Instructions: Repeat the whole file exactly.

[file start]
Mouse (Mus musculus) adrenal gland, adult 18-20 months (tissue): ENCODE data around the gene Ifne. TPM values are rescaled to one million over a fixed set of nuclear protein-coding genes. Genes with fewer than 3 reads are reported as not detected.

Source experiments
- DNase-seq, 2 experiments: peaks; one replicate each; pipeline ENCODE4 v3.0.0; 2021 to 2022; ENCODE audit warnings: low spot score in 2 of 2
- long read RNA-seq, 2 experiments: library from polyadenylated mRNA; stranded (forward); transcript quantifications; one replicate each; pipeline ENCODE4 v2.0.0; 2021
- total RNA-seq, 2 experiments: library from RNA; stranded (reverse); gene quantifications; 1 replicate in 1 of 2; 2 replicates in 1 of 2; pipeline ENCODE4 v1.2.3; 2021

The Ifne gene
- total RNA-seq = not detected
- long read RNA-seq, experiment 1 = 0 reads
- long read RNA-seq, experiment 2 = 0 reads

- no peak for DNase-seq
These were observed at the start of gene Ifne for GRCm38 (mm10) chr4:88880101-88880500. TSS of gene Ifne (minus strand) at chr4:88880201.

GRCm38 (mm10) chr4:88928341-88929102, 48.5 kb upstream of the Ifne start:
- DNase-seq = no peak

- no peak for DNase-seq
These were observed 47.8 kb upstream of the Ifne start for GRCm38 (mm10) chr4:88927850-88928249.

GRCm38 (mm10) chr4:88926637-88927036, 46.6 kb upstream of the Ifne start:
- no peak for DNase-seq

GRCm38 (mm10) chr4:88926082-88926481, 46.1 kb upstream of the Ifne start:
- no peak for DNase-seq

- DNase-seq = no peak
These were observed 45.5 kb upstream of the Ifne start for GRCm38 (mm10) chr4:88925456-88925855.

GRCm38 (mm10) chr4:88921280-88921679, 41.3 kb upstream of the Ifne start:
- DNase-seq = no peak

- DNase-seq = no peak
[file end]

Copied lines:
Mouse (Mus musculus) adrenal gland, adult 18-20 months (tissue): ENCODE data around the gene Ifne. TPM values are rescaled to one million over a fixed set of nuclear protein-coding genes. Genes with fewer than 3 reads are reported as not detected.

Source experiments
- DNase-seq, 2 experiments: peaks; one replicate each; pipeline ENCODE4 v3.0.0; 2021 to 2022; ENCODE audit warnings: low spot score in 2 of 2
- long read RNA-seq, 2 experiments: library from polyadenylated mRNA; stranded (forward); transcript quantifications; one replicate each; pipeline ENCODE4 v2.0.0; 2021
- total RNA-seq, 2 experiments: library from RNA; stranded (reverse); gene quantifications; 1 replicate in 1 of 2; 2 replicates in 1 of 2; pipeline ENCODE4 v1.2.3; 2021

The Ifne gene
- total RNA-seq = not detected
- long read RNA-seq, experiment 1 = 0 reads
- long read RNA-seq, experiment 2 = 0 reads

- no peak for DNase-seq
These were observed at the start of gene Ifne for GRCm38 (mm10) chr4:88880101-88880500. TSS of gene Ifne (minus strand) at chr4:88880201.

GRCm38 (mm10) chr4:88928341-88929102, 48.5 kb upstream of the Ifne start:
- DNase-seq = no peak

- no peak for DNase-seq
These were observed 47.8 kb upstream of the Ifne start for GRCm38 (mm10) chr4:88927850-88928249.

GRCm38 (mm10) chr4:88926637-88927036, 46.6 kb upstream of the Ifne start:
- no peak for DNase-seq

GRCm38 (mm10) chr4:88926082-88926481, 46.1 kb upstream of the Ifne start:
- no peak for DNase-seq

- DNase-seq = no peak
These were observed 45.5 kb upstream of the Ifne start for GRCm38 (mm10) chr4:88925456-88925855.

GRCm38 (mm10) chr4:88921280-88921679, 41.3 kb upstream of the Ifne start:
- DNase-seq = no peak

- DNase-seq = no peak